Three months ago, the first government estimate of gross domestic product for the fourth quarter of 2004 came in at a 3.1 percent annual rate. The market consensus was 3.5 percent growth. Immediately, the mainstream media started talking about an economic slowdown. Turns out, that 3.1 percent was revised up to 3.8 percent.
This past week, the Commerce Department reported its initial estimate for first quarter GDP at 3.1 percent. The consensus forecast was 3.5 percent. Immediately, newspaper headlines screamed about an economic soft-patch and the likelihood of further decline. Sound familiar?
Well, history is repeating itself — even though, if you look under the GDP hood, you’ll find that the country’s economic engine is humming along.
Is the media simply interested in a putting out a declinist view of America? Is this just more Bush-hating? Why don’t the pundits pick on Western Europe or Japan, places where economic growth is less than 1 percent? Ours is a healthy, prospering economy.
The media notwithstanding, the culprit for lower-than-consensus GDP was once again higher imports (net of exports), which are really a sign of economic strength. Imports subtracted about 1.5 percent from the first quarter’s apparently lackluster GDP number. But stick that back in, and GDP would be 4.6 percent.
The trade gap subtracted $663 billion out of an $11.1 trillion real GDP. But consumers and businesses are buying heavily because incomes and prosperity are up. The trade-deficit accounting is “Alice in Wonderland” stuff. The measure of real gross domestic purchases, which excludes trade altogether, came in at 4.4 percent annually, a strong performance.
There has, in fact, been a temporary slowdown in business capital-goods investment, according to Wall Street economist Michael Darda, owing mostly to the expiration of the corporate tax cash-expensing bonus. Congress should put this back in the budget, but even without it, business cap-ex will pick up speed as companies are flush with cash and profits are at record highs. Finally, consumer spending and the housing sector were both quite strong in the latest GDP report.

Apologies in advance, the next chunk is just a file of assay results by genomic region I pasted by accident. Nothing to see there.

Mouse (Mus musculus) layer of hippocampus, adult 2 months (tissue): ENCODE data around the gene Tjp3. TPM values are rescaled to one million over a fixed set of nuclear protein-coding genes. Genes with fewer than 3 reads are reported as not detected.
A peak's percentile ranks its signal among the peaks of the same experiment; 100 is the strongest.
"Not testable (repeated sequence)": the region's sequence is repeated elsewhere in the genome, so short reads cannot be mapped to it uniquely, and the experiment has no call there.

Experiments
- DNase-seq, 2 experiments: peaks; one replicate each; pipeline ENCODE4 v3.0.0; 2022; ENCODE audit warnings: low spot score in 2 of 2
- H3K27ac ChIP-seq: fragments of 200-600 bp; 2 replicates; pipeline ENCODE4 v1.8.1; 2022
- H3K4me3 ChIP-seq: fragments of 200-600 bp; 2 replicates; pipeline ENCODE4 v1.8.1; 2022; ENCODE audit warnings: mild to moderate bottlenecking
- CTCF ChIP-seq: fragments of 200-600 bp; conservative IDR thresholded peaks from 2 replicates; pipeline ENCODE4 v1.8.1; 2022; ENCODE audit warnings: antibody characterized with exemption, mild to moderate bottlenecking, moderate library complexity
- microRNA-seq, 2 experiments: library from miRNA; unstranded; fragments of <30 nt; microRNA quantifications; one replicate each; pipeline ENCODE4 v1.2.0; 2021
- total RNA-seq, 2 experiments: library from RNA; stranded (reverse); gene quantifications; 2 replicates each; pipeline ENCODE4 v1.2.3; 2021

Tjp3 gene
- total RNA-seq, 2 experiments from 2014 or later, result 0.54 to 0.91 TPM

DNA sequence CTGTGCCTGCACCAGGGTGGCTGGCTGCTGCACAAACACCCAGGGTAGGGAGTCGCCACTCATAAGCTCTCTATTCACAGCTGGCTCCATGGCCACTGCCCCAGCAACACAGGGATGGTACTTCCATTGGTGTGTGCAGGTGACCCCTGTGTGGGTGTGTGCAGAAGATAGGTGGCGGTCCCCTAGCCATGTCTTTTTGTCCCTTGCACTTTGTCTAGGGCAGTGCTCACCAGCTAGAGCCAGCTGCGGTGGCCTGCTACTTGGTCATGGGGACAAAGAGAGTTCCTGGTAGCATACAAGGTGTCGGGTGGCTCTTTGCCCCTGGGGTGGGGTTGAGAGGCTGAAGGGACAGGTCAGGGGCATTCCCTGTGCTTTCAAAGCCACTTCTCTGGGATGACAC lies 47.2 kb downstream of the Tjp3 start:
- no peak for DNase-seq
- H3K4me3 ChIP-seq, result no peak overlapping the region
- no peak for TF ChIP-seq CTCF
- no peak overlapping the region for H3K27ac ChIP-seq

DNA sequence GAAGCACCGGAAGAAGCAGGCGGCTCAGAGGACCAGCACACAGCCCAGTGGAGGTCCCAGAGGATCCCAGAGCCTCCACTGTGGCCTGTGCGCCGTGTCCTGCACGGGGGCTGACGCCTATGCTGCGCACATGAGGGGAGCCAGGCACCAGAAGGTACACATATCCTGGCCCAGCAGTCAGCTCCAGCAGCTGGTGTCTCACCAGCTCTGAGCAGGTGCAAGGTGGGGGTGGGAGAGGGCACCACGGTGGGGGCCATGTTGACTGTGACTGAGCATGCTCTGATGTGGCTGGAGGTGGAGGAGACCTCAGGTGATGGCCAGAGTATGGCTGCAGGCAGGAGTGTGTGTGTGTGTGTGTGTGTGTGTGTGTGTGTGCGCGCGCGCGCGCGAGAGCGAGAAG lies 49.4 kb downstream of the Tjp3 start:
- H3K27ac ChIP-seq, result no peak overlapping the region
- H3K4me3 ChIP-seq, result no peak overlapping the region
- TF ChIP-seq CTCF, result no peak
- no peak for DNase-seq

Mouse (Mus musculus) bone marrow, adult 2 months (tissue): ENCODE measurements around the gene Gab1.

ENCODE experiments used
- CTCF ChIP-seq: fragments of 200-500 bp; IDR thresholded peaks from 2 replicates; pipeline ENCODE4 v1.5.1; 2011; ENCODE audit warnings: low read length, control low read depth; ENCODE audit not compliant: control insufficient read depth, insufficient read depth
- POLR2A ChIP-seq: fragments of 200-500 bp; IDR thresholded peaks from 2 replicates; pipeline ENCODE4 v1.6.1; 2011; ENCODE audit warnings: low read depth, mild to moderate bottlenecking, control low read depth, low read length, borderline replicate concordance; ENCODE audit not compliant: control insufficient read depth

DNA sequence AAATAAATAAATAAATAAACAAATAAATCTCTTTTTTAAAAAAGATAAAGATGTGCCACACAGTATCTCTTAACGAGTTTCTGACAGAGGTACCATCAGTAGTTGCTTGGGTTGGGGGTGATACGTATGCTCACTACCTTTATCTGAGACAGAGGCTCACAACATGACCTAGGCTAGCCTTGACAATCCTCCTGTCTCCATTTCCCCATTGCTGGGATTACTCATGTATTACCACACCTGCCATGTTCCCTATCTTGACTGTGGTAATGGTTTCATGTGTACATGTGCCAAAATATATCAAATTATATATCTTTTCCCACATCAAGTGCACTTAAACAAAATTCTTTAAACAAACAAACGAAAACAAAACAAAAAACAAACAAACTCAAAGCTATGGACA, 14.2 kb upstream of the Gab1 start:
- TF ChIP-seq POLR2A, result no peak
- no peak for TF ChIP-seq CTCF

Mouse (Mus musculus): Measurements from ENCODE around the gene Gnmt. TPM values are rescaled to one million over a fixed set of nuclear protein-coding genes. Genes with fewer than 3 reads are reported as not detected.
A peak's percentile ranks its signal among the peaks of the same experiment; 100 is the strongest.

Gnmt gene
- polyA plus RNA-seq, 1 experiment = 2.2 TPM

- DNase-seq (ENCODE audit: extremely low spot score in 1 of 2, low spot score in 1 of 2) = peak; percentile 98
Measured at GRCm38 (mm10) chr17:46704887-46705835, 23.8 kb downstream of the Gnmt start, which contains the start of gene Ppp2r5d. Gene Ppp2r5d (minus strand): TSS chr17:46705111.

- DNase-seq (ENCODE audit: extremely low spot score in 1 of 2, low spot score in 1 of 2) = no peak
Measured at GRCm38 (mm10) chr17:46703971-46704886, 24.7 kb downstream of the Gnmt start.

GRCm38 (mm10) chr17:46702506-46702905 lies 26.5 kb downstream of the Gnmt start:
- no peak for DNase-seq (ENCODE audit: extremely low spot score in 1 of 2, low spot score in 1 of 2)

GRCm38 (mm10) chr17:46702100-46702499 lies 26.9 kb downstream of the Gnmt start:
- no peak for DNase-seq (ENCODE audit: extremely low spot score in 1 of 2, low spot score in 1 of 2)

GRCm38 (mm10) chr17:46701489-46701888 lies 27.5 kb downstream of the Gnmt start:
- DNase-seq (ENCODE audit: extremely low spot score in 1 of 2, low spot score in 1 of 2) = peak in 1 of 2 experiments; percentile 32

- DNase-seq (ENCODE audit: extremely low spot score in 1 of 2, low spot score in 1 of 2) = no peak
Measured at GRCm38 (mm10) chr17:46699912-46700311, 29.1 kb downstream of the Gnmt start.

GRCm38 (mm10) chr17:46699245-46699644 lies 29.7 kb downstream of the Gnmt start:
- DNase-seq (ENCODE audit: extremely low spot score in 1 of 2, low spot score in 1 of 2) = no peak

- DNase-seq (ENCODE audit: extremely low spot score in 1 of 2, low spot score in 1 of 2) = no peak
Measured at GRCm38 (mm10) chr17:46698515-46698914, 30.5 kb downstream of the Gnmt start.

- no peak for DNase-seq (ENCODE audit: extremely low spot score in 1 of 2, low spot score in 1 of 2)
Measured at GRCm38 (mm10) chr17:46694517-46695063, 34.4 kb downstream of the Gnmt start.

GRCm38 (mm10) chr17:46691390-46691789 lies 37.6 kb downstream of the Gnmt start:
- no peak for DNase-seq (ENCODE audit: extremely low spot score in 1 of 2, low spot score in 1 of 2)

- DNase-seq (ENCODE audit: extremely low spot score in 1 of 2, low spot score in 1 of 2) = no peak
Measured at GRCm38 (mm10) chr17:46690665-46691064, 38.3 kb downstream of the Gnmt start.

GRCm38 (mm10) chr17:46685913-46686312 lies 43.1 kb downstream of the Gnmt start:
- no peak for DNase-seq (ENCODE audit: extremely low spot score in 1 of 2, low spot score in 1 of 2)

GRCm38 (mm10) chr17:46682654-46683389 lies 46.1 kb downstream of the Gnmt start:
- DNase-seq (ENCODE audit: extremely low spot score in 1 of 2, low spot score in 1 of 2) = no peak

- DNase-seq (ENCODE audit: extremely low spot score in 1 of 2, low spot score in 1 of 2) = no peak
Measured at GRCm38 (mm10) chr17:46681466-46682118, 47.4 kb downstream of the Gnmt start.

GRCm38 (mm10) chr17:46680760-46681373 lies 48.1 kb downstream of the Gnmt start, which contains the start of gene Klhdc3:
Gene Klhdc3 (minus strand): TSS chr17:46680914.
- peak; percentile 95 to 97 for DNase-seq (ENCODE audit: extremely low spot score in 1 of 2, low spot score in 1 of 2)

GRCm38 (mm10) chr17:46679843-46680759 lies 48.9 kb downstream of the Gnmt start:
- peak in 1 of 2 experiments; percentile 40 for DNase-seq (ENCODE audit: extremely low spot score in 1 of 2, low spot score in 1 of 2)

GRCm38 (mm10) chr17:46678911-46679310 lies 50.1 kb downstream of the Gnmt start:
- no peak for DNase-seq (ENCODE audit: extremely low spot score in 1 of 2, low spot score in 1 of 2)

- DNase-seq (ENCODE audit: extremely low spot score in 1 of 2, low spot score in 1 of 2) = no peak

One reason the media keep looking for a double-dip recession is that they continue to underestimate the pro-growth impacts of supply-side tax cuts. In the seven quarters following the Bush tax cuts of June 2003, the core private economy (GDP minus trade and government spending) increased at a 5.6 percent annual rate. In the seven quarters before the tax cuts, the economy increased at only a 2.7 percent annual rate.
Remember, the tax cuts of 2003 contained strong supply-side incentives to work and invest. The top marginal rate on individual income was lowered to 35 percent from 39.6 percent. Even a more powerful incentive-boost came from the cut on the tax rate for investor dividends, which plunged to 15 percent from 39.6 percent. And let’s not forget the capital-gains tax cut that lowered the top rate to 15 percent from 20 percent. Fortunately, Congress’ new budget extends the tax cuts on dividends and cap-gains from 2008 to 2010.
For work and investment, Uncle Sam keeps a lot less nowadays, while individuals keep a lot more. Private capital goes up, while the government’s take goes down. Consequently, the private economy has a much stronger growth engine today. Quarterly GDP may bounce up and down, but the trend line has improved markedly in recent years.
As for inflation, Alan Greenspan’s favorite measure, the chain-weighted price index for personal consumption spending, increased only 2.2 percent in the first quarter. Excluding energy, it was up only 1.8 percent over the past year, a pace that is lower than the 1998-2002 average, according to Washington economist Alan Reynolds.
Meanwhile, commodity prices are weakening and the air is gradually coming out of the oil bubble. As former Fed Governor Wayne Angell notes, the recent commodity slump shows that the central bank has done its job well by gradually slowing the money supply and raising its target rate.
Bond yields remain near 45-year lows, more evidence of quiescent inflation. But as real-time market-price indicators stabilize, it is time for the Fed to cease tightening.
If you listen too hard to pessimistic pundits, you can get all lathered up over the risks of stagflation — slower growth and higher prices. Don’t go there. This is not the 1970s. Money is sounder, tax rates are lower, productivity and profits are much higher, and world trade is more open. Today’s technology-streamlined and deregulated economy is not inflation-prone.
So long as the Bush administration and Congress control spending, keep tax rates low and avoid the growth-slowing pitfalls of trade protectionism, non-inflationary prosperity can continue for years to come.
Economic policies matter, and right now they are pro-growth.